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In the C++ standard, § [over.match.list], the following is stated:

In copy-list-initialization, if an explicit constructor is chosen, the initialization is ill-formed.

This is the reason why we can't do, for example, something like this:

struct foo {
    // explicit because it can be called with one argument
    explicit foo(std::string s, int x = 0);
    // ...

void f(foo x);

f({ "answer", 42 });

(Note that what happens here is not a conversion, and it would not be one even if the constructor was "implicit". This is initialization of a foo object using its constructor directly. Other than the std::string, there is no conversion here.)

This seems perfectly fine to me. There's no way that an implicit conversion will bite me.

If { "answer", 42 } can initialize something else, the compiler won't betray me and do the wrong thing:

struct bar {
    // explicit because it can be called with one argument
    explicit bar(std::string s, int x = 0);
    // ...

void f(foo x);
void f(bar x);

f({ "answer", 42 }); // error: ambiguous call

There's no problem: the call is ambiguous, the code won't compile, and I'll have to pick the overload explicitly.

f(bar { "answer", 42 }); // ok

Since the prohibition is explicitly stated, I have the feeling that I am missing something here. As far as I can see, list initialization picking explicit constructors doesn't seem like a problem to me: by using list initialization syntax the programmer is already expressing the desire to do some kind of "conversion".

What could go wrong? What am I missing?

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I'm not sure but I think it's quite logic. Calling f({ "answer", 42 }), you may never know you're passing a foo, and the constructor you try to use is explicit which enforces explicit conversion. –  Geoffroy Feb 6 '12 at 7:55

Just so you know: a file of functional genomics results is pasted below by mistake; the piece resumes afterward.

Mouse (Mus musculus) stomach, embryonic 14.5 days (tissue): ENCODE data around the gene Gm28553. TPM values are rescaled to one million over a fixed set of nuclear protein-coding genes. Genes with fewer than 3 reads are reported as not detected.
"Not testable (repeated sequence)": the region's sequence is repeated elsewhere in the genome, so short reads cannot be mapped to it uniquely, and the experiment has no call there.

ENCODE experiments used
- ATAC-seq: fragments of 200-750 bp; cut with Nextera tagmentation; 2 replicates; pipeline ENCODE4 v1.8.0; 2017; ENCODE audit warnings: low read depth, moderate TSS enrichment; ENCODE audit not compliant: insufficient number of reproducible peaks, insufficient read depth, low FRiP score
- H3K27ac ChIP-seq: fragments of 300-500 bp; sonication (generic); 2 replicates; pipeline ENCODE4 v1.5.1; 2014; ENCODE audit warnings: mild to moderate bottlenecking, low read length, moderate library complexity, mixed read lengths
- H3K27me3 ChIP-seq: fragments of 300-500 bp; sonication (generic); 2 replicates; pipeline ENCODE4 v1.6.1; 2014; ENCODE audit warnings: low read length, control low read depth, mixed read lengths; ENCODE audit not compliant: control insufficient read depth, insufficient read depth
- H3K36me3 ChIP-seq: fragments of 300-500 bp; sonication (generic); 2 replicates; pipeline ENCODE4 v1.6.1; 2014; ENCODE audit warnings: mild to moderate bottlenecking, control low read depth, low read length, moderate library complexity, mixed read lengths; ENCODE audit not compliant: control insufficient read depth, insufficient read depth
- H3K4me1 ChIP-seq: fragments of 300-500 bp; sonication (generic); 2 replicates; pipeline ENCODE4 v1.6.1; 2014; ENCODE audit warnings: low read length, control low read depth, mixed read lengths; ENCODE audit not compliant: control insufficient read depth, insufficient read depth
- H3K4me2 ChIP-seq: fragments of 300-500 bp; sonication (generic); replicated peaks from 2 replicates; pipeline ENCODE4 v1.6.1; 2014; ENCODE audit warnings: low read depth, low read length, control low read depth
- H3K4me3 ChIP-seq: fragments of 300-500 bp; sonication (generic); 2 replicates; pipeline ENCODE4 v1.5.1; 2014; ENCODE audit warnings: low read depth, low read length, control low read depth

@Geoffroy: if something else can be passed from { "answer", 42 }, overload resolution will be ambiguous and thus force me to make the type explicit. –  R. Martinho Fernandes Feb 6 '12 at 7:58
by using list initialization syntax the programmer is already expressing the desire to do some kind of conversion: but not to foo. What if f() has another overload that accepts initializer lists? –  sehe Feb 6 '12 at 7:59
I don't understand why you don't consider that conversion implicit. –  Mat Feb 6 '12 at 8:01
Ok, but you'd still be implicitly creating a foo in f({"a",1}); whatever the exact sequence of steps are involved. Haven't you explicitly requested that that not happen with explicit? –  Mat Feb 6 '12 at 9:58

4 Answers 4

up vote 21 down vote accepted

Conceptually copy-list-initialization is the conversion of a compound value to a destination type. The paper that proposed wording and explained rationale already considered the term "copy" in "copy list initialization" unfortunate, since it doesn't really convey the actual rationale behind it. But it is kept for compatibility with existing wording. A {10, 20} a pair/tuple value and should not be able to copy initialize a String(int size, int reserve), because a string is not a pair.

Explicit constructors are considered but forbidden to be used. This makes sense in cases as follows

struct String {
  explicit String(int size);
  String(char const *value);

String s = { 0 };

0 does not convey the value of a string. So this results in an error because both constructors are considered, but an explicit constructor is selected, instead of the 0 being treated as a null pointer constant.

Unfortunately this also happens in overload resolution across functions

void print(String s);
void print(std::vector<int> numbers);

int main() { print({10}); }

This is ill-formed too because of an ambiguity. Some people (including me) before C++11 was released thought that this is unfortunate, but didn't came up with a paper proposing a change regarding this (as far as I am aware).

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Awesome! Finally an actual example of something that goes wrong. Sadly, this means this can't be easily fixed :( (I suppose you mean void f(int i) in the last example, right?) –  R. Martinho Fernandes Feb 6 '12 at 10:32
@RMartin no i meant "Int". If it was "int" then it would be an exact match and would be chosen over the other user defined conversion. The "Int" is meant to be a simple wrapper, like the famous SafeInt class. –  Johannes Schaub - litb Feb 6 '12 at 10:38
Ah, I get it now. There is only only constructor that is actually truly applicable: that of Int. But since the explicit one from String is considered anyway, the call is ambiguous. Thanks. –  R. Martinho Fernandes Feb 6 '12 at 10:41